Today, Tipsy’s all tertiary and too lazy to label items.
To this point, note this story from 2014, about John Podesta’s outfit:
A top liberal group has temporarily abandoned plans for a new project designed to court white working class voters after it could not marshal the necessary financial support for the project, according to documents obtained by the Washington Free Beacon.
The Center for American Progress planned to roll out a new effort last year called the Bobby Kennedy Project. However, insufficient funding for the project forced the group to postpone its launch until 2016.
The stated need for the project suggests potential pitfalls for Democrats in its eventual delay: In a midterm election year expected to heavily favor Republicans, CAP has apparently abandoned, for the time being, an effort to reach out to a constituency that it acknowledges could determine the viability of the Democrats’ voting coalition going forward.
Of course. Because the kind of people who fund the Democratic Party care more about gay marriage than they do about the Rust Belt. And now they know what that means.
Liberals focused on backlash to civil rights, and not at all on the Democratic Party’s decades-long retreat from the politics of organized labor and working people, and its concurrent embrace of metropolitan social liberalism and neoliberal financial capitalism. Seven million American men have dropped out of the workforce, and the liberal candidate was offering a few wonky tweaks to health care and paid maternity leave. Trump was right to call his supporters the forgotten men. The leading exponents of liberalism perform their politics as a self-admiring monologue about their moral superiority. If liberals noticed working-class people in rural Indiana, it’s only because they might have said something wrong on their “egg account” on Twitter or gave the wrong answer to a local news crew. Time to get the outrage mob to make them a national spectacle and possibly deprive them of their livelihood. Why is this form of liberalism surprised that people doubt the beneficence of its ministrations?
On Tuesday, America rejected a patrician and elected a tribune. Let us hope we see some genuinely Gracchian reforms, and let us hope they work this time. Because if not, I fear that, though I might not, my children will one day see a Caesar cross the Potomac.
(Pascal-Emmanuel Gobry, concluding America now looks like Rome before the fall of the Republic)
Too bad for Democrats there are zero electoral votes in the State of Denial.
I have disagreed with President Obama on most things, while avoiding, by my lights at least, Obama Derangement Syndrome. The election of an African-American President was historic in a good sense, for reasons I’ll not attempt to enumerate.
My biggest regret about his presidency is its worst-ever records on religious freedom in the United States — bigger even than the Affordable Care Act, though the ACA might give a real run for the money if I weren’t on Medicare.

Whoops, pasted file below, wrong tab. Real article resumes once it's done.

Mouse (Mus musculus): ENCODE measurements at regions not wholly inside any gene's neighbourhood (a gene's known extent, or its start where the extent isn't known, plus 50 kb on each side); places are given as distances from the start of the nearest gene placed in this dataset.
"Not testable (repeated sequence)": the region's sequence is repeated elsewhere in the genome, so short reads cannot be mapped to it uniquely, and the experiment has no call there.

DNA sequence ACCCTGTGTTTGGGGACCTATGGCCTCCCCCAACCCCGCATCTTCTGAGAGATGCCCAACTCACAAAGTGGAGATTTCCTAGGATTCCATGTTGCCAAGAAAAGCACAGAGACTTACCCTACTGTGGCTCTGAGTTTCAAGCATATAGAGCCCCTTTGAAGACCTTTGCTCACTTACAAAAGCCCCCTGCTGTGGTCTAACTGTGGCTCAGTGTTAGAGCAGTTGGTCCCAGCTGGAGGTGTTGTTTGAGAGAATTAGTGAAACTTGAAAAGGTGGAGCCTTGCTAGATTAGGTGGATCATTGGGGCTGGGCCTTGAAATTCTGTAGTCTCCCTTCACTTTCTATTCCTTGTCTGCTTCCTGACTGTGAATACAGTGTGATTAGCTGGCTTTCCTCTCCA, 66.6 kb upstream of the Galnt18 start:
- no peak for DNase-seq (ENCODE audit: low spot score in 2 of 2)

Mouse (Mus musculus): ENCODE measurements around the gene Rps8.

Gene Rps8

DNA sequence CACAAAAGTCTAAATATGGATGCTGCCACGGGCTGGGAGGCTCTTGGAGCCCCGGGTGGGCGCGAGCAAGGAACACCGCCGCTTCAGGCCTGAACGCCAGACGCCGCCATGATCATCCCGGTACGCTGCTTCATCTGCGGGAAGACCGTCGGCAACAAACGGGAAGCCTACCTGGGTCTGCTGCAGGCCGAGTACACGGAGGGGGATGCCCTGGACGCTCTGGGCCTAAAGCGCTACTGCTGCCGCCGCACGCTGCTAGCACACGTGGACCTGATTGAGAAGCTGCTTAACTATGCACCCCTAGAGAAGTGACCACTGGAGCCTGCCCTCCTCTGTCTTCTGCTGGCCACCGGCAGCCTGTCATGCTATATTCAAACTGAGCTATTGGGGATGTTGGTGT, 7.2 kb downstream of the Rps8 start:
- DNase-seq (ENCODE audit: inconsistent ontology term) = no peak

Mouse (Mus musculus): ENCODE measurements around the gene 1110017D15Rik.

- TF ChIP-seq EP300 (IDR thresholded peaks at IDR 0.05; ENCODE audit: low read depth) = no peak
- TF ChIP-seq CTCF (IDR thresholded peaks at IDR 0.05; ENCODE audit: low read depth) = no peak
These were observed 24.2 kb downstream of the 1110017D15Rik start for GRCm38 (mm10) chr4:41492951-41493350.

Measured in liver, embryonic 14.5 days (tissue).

But I have always appreciated his gracious and irenic tone, and the absence of personal scandal. No known mistresses. No profiteering. Just an occasional glimpse of a cigarette, and not even that for a long time now.
The video in this story is a good example of his tone.
The blogosphere is teeming with post-election reflections. I’ve had to toss some out as I found others still better.
I see little point, for instance, in repeating Glenn Greenwald’s litany of what was wrong with Hillary as a candidate. She’s dead politically. It’s gone. Nothing to see here. Move along now.
I have several friends made disconsolate by Trump’s victory.
All I can think is they must have talked themselves into thinking Hillary would be at least okay, which was more than I could do. I went into the election assuming I would awaken November 9 to news of which unacceptable major party candidate was elected. Only because I believed the polls that Hillary would win did Trump’s strong showing lure me into hour-after-hour after incredulous results-monitoring.
To my disconsolate friends, without singling anyone out, I say “take heart!” America didn’t elect Donald Trump because he was a pussy-grabbing, naked-beauty-pageant-contestant-ogling misogynist and serial adulterer.
They elected him for some other reason, such as to avoid the candidate who considered their type “deplorable.” I haven’t quite sorted that out yet.
The dangers of which I warned remain, but there are silver linings for anyone with values like mine. I feel like a target has been removed from my back (I was going to say “yellow star from my sleeve,” but I’m not going to melodramatically go that far) and I’m now just in the mass of people who face the Trumpesque dangers together, without feeling singled out.
At least temporarily, I’m not going back to remind myself of all the potential downside because it’s totally out of my hands now. I didn’t expect to be happy after the election.
And with credit to President Obama for nominating someone as moderate as Judge Garland, I look forward to a new, more conservative, Supreme Court nominee from Trump’s list of 21.
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“In learning as in traveling and, of course, in lovemaking, all the charm lies in not coming too quickly to the point, but in meandering around for a while.” (Eva Brann)